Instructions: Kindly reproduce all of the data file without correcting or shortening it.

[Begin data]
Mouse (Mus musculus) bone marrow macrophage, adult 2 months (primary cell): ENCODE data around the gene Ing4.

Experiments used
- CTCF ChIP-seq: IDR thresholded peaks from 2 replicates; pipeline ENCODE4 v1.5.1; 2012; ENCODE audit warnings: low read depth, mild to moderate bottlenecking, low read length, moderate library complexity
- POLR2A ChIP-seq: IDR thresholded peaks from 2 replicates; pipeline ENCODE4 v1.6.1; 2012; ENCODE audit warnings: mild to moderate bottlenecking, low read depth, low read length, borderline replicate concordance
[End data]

Mouse (Mus musculus) bone marrow macrophage, adult 2 months (primary cell): ENCODE data around the gene Ing4.

Experiments used
- CTCF ChIP-seq: IDR thresholded peaks from 2 replicates; pipeline ENCODE4 v1.5.1; 2012; ENCODE audit warnings: low read depth, mild to moderate bottlenecking, low read length, moderate library complexity
- POLR2A ChIP-seq: IDR thresholded peaks from 2 replicates; pipeline ENCODE4 v1.6.1; 2012; ENCODE audit warnings: mild to moderate bottlenecking, low read depth, low read length, borderline replicate concordance